By Daniel Barenboim – New York
The sovereign independent republic of the West-Eastern Divan, as I like to call the orchestra I founded with Edward Said to promote dialogue between Israelis and Palestinians, began as an unpredictable experiment in 1999.
Over the years, it has grown into an example of how Middle Eastern society could function under the best of circumstances. Our musicians have gone through the painful process of learning to express themselves, while simultaneously listening to the narrative of their counterparts. I cannot imagine a better way of implementing the first and most fundamental article of the United Nations' declaration of human rights: that all human beings are born free and equal in dignity and rights, that they are endowed with reason and conscience and should act toward one another in a spirit of brotherhood.
Unfortunately, today in the Middle East, not all human beings are granted the same freedom and equality in dignity and rights. The West-Eastern Divan Orchestra is a musical organisation, not a political one, but for the approximately six-week duration of its annual existence it is able to provide its members with one basic need: equality.
The same two young people who might encounter each other at a checkpoint in the roles of border guard and citizen under occupation sit next to one another in this orchestra, equally striving for perfection of musical expression and equally responsible for the result of their striving.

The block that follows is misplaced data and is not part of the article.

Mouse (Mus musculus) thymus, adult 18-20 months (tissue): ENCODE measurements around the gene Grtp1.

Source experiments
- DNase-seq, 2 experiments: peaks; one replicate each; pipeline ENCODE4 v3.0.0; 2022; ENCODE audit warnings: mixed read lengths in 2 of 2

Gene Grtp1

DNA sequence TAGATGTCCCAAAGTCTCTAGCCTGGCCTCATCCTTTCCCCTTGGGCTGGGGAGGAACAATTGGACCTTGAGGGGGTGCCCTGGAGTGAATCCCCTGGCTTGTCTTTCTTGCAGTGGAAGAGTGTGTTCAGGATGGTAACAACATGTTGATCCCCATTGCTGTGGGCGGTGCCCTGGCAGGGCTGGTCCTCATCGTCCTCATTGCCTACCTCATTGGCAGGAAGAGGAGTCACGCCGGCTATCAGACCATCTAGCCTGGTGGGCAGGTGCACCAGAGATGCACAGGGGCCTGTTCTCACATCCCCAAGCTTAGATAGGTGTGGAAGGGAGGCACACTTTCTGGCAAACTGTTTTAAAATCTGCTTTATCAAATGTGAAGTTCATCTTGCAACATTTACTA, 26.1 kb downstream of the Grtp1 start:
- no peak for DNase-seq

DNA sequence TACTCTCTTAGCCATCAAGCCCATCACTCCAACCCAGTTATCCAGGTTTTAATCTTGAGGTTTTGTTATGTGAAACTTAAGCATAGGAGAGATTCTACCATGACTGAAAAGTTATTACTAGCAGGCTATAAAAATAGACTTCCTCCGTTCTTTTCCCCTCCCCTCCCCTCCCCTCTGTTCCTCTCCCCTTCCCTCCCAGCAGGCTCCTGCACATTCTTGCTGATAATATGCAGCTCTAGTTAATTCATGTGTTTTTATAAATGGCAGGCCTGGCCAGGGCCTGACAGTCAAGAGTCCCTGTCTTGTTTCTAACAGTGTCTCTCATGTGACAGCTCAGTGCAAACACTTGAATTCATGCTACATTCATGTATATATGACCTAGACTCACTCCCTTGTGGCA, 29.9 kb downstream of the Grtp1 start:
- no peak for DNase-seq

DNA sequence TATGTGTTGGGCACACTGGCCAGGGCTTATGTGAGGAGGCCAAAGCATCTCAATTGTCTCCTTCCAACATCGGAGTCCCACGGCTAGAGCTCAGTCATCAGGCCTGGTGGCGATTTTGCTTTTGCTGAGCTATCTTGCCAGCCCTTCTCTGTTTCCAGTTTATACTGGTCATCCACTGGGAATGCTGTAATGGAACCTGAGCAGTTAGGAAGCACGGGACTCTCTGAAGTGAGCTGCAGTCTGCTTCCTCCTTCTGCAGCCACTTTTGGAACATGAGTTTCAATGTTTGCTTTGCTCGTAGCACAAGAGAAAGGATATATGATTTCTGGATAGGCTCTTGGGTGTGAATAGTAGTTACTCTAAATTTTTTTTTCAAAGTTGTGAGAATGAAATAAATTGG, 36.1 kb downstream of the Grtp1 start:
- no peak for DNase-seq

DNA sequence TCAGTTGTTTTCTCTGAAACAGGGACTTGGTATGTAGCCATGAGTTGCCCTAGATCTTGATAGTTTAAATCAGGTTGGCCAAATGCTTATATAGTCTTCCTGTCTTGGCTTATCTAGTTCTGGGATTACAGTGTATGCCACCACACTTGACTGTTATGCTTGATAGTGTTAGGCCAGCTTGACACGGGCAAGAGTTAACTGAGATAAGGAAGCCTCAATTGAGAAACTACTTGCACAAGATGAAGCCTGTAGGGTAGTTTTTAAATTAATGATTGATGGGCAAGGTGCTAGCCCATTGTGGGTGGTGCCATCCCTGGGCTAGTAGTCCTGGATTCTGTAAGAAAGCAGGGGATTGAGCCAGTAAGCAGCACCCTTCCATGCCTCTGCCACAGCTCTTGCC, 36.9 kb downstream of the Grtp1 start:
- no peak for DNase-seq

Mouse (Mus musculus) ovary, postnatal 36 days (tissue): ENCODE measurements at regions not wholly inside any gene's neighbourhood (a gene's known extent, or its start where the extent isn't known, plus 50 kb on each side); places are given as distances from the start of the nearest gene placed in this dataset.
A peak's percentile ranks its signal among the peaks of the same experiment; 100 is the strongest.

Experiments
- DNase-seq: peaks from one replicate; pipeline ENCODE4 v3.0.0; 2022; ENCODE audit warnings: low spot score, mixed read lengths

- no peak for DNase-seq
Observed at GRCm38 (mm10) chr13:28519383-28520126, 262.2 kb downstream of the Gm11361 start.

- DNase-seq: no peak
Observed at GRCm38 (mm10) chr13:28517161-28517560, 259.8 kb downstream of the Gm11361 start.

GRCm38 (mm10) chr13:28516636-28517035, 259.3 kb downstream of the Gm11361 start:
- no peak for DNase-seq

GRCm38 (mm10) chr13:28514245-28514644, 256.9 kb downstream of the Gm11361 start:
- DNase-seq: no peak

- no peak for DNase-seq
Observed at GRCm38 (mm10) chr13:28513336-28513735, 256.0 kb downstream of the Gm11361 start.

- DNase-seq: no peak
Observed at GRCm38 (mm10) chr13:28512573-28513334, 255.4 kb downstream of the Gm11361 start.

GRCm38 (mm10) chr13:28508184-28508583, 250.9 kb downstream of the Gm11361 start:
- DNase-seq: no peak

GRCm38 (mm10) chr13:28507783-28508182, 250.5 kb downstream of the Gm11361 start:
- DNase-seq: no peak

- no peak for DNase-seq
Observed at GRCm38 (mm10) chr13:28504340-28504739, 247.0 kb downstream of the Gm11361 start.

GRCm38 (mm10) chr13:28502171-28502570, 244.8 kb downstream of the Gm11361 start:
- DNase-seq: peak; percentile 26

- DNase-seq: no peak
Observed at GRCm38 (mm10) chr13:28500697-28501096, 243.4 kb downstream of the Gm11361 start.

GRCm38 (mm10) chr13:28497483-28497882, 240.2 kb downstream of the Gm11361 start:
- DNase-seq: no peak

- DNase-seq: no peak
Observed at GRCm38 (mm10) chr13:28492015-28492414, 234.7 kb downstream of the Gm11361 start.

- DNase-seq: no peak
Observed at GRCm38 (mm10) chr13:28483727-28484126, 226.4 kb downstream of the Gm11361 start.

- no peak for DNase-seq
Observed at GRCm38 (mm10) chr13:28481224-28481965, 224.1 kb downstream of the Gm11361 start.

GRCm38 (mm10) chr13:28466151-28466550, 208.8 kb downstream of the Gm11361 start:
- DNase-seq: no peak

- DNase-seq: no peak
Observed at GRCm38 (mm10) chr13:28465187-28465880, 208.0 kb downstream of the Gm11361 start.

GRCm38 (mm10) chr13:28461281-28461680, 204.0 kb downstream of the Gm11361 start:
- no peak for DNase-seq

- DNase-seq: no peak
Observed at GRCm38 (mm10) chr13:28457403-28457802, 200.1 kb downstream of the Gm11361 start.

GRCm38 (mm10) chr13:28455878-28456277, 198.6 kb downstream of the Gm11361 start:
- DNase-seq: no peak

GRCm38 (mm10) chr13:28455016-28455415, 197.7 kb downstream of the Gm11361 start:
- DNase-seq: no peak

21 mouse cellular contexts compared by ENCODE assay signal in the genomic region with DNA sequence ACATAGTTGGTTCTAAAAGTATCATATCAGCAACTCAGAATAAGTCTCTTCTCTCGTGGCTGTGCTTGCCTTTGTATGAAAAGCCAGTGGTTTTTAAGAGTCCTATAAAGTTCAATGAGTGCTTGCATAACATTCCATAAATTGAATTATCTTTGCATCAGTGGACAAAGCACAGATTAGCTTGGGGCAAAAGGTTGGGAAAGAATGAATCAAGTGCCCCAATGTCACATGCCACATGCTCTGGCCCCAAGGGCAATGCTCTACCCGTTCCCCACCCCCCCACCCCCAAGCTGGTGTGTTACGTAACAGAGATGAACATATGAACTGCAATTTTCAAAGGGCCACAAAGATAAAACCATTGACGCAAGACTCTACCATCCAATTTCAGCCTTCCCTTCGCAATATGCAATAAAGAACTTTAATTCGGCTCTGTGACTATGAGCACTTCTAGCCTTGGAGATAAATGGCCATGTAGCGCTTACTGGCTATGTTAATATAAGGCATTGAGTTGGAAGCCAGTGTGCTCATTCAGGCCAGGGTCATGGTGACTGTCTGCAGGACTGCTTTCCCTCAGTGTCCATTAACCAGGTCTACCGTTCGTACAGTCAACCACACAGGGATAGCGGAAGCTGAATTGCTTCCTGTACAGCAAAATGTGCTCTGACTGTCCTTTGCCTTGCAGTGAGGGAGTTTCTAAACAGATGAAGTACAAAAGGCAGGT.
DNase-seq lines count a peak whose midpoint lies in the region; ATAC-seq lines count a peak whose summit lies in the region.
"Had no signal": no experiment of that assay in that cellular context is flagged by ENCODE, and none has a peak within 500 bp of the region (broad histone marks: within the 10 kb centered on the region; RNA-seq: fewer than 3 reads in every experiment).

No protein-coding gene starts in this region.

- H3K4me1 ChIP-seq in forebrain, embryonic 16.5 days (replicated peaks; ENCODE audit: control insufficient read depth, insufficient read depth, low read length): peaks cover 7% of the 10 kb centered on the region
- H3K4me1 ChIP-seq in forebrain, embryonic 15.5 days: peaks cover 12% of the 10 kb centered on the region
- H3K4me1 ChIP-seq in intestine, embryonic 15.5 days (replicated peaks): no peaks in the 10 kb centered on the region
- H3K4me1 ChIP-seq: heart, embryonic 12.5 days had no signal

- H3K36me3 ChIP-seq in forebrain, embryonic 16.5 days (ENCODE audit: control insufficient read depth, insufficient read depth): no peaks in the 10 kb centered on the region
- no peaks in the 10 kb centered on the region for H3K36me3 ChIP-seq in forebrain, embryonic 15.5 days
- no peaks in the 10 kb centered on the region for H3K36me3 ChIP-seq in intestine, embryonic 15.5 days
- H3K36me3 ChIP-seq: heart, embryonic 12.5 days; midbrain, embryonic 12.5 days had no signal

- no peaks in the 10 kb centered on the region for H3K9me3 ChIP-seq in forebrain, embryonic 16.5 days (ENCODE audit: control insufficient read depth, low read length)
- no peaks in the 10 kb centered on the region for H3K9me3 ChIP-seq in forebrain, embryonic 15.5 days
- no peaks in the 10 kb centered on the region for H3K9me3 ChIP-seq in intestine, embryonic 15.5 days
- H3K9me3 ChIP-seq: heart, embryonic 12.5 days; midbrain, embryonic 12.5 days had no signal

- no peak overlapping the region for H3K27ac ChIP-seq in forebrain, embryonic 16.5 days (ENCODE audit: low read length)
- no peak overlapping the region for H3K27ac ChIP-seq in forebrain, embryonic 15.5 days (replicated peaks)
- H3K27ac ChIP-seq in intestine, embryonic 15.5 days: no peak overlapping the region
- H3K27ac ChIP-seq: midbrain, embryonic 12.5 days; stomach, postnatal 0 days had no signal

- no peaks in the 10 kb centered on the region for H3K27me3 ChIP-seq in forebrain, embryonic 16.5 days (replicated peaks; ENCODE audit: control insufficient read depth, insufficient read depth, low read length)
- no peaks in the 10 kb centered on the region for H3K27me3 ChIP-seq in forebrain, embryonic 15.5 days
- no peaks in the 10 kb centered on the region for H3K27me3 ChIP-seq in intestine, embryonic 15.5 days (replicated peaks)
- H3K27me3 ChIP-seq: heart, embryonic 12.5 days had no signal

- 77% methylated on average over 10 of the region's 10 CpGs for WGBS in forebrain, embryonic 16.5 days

Music, unlike any other art, requires the ability to express oneself with absolute commitment and passion while listening carefully and sensitively to another voice that may even contradict one's own statement. This is the essence of musical counterpoint and a limitless source of inspiration to us in our ‘extra-musical’ dialogues.
Before a Beethoven Symphony we are all equal. Regardless of our origins, we must all approach the music with the same humility, curiosity, knowledge and passion. Music makes it possible for the subjects of mutually hostile governments to support one another because it engenders a true and effortless spirit of creativity and brotherhood.
This year, I carry the title of United Nations Messenger of Peace, which I believe gives me both the right and the responsibility to work toward abolishing ignorance, and to contribute in whatever modest way I can toward real equality. Without equality, there can be no justice, and without justice there will be no peace.
-Daniel Barenboim is a world-renowned pianist and conductor, music director of the Staatskapelle Berlin and principal guest conductor at La Scala Opera in Milan. (This article is distributed by the Common Ground News Service, CGNews, with permission from The International Herald Tribune - www.iht.com.)